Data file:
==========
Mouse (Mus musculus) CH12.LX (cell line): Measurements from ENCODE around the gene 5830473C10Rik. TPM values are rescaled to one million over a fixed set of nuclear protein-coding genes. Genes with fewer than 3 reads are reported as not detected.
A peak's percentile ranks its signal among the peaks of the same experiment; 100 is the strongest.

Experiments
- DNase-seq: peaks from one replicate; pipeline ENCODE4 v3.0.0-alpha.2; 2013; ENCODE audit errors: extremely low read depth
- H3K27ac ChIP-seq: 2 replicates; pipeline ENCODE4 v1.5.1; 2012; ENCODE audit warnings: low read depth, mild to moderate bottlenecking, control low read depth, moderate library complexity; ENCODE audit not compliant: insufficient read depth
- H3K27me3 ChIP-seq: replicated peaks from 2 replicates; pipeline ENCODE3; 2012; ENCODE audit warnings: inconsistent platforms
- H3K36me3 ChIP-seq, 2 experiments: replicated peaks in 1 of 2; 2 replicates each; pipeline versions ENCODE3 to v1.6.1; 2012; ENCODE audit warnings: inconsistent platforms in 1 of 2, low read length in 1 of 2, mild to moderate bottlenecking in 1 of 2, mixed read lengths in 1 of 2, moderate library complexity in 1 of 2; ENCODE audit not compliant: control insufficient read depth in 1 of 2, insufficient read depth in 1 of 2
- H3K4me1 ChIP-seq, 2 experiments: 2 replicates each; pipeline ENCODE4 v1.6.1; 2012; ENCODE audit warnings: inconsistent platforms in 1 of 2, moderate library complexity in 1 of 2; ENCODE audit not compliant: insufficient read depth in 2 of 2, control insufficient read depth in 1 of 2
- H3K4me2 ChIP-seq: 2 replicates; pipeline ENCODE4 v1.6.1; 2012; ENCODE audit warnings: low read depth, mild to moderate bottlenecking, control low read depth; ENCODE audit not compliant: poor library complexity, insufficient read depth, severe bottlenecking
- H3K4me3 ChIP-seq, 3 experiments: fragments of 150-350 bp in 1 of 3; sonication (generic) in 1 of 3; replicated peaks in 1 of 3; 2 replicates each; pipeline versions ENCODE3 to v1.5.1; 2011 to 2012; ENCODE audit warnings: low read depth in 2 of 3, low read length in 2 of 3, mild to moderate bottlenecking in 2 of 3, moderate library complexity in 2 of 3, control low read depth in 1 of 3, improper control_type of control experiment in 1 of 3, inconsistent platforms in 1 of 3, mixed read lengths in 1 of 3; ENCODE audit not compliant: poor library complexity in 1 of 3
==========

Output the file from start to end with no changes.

Mouse (Mus musculus) CH12.LX (cell line): Measurements from ENCODE around the gene 5830473C10Rik. TPM values are rescaled to one million over a fixed set of nuclear protein-coding genes. Genes with fewer than 3 reads are reported as not detected.
A peak's percentile ranks its signal among the peaks of the same experiment; 100 is the strongest.

Experiments
- DNase-seq: peaks from one replicate; pipeline ENCODE4 v3.0.0-alpha.2; 2013; ENCODE audit errors: extremely low read depth
- H3K27ac ChIP-seq: 2 replicates; pipeline ENCODE4 v1.5.1; 2012; ENCODE audit warnings: low read depth, mild to moderate bottlenecking, control low read depth, moderate library complexity; ENCODE audit not compliant: insufficient read depth
- H3K27me3 ChIP-seq: replicated peaks from 2 replicates; pipeline ENCODE3; 2012; ENCODE audit warnings: inconsistent platforms
- H3K36me3 ChIP-seq, 2 experiments: replicated peaks in 1 of 2; 2 replicates each; pipeline versions ENCODE3 to v1.6.1; 2012; ENCODE audit warnings: inconsistent platforms in 1 of 2, low read length in 1 of 2, mild to moderate bottlenecking in 1 of 2, mixed read lengths in 1 of 2, moderate library complexity in 1 of 2; ENCODE audit not compliant: control insufficient read depth in 1 of 2, insufficient read depth in 1 of 2
- H3K4me1 ChIP-seq, 2 experiments: 2 replicates each; pipeline ENCODE4 v1.6.1; 2012; ENCODE audit warnings: inconsistent platforms in 1 of 2, moderate library complexity in 1 of 2; ENCODE audit not compliant: insufficient read depth in 2 of 2, control insufficient read depth in 1 of 2
- H3K4me2 ChIP-seq: 2 replicates; pipeline ENCODE4 v1.6.1; 2012; ENCODE audit warnings: low read depth, mild to moderate bottlenecking, control low read depth; ENCODE audit not compliant: poor library complexity, insufficient read depth, severe bottlenecking
- H3K4me3 ChIP-seq, 3 experiments: fragments of 150-350 bp in 1 of 3; sonication (generic) in 1 of 3; replicated peaks in 1 of 3; 2 replicates each; pipeline versions ENCODE3 to v1.5.1; 2011 to 2012; ENCODE audit warnings: low read depth in 2 of 3, low read length in 2 of 3, mild to moderate bottlenecking in 2 of 3, moderate library complexity in 2 of 3, control low read depth in 1 of 3, improper control_type of control experiment in 1 of 3, inconsistent platforms in 1 of 3, mixed read lengths in 1 of 3; ENCODE audit not compliant: poor library complexity in 1 of 3